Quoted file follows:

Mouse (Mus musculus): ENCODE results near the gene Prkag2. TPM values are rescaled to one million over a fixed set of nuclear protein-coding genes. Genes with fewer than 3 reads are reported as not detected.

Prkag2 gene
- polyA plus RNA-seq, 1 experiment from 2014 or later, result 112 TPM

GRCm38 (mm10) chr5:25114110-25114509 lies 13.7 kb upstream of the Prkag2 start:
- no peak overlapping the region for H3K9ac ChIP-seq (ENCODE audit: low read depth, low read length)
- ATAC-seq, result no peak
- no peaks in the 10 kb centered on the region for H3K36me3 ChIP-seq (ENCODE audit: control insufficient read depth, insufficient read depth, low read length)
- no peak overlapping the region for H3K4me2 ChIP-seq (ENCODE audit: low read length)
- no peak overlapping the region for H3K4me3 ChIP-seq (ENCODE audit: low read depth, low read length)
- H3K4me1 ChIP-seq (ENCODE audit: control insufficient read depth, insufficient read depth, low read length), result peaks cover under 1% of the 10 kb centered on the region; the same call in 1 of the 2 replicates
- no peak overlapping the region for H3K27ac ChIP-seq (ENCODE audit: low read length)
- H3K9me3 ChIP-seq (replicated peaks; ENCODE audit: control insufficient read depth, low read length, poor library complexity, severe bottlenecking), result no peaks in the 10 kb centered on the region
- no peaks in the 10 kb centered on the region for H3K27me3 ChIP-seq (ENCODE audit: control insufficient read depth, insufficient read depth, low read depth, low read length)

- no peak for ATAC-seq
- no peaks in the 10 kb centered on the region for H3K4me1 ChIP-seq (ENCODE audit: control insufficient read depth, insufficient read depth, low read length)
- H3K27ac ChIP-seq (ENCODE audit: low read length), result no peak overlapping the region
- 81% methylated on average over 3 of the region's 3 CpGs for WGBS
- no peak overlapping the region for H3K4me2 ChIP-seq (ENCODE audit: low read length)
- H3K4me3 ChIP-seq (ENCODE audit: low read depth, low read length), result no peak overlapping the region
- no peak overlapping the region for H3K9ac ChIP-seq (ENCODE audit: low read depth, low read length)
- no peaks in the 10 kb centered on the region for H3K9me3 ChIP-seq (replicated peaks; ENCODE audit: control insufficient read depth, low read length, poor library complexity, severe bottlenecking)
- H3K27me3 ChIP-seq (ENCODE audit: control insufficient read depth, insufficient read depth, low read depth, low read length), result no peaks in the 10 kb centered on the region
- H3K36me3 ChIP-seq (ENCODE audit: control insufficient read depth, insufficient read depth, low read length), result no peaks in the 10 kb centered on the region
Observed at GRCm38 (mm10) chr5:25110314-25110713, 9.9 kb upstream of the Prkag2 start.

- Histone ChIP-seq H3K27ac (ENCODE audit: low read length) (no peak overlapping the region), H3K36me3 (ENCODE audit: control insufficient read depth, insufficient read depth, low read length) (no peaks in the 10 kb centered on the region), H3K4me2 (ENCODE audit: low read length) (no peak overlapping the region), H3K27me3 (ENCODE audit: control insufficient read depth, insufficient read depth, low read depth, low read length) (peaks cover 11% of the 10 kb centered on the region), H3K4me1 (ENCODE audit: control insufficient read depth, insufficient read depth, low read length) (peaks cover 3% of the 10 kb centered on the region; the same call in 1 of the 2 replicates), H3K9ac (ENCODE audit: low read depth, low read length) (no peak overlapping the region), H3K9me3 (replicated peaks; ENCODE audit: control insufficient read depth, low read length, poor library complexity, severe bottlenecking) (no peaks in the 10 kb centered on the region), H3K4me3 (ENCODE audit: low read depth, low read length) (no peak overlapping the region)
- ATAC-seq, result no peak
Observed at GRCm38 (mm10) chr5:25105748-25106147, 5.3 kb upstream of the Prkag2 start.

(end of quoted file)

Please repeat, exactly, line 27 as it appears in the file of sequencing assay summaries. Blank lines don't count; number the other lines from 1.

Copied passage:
Observed at GRCm38 (mm10) chr5:25105748-25106147, 5.3 kb upstream of the Prkag2 start.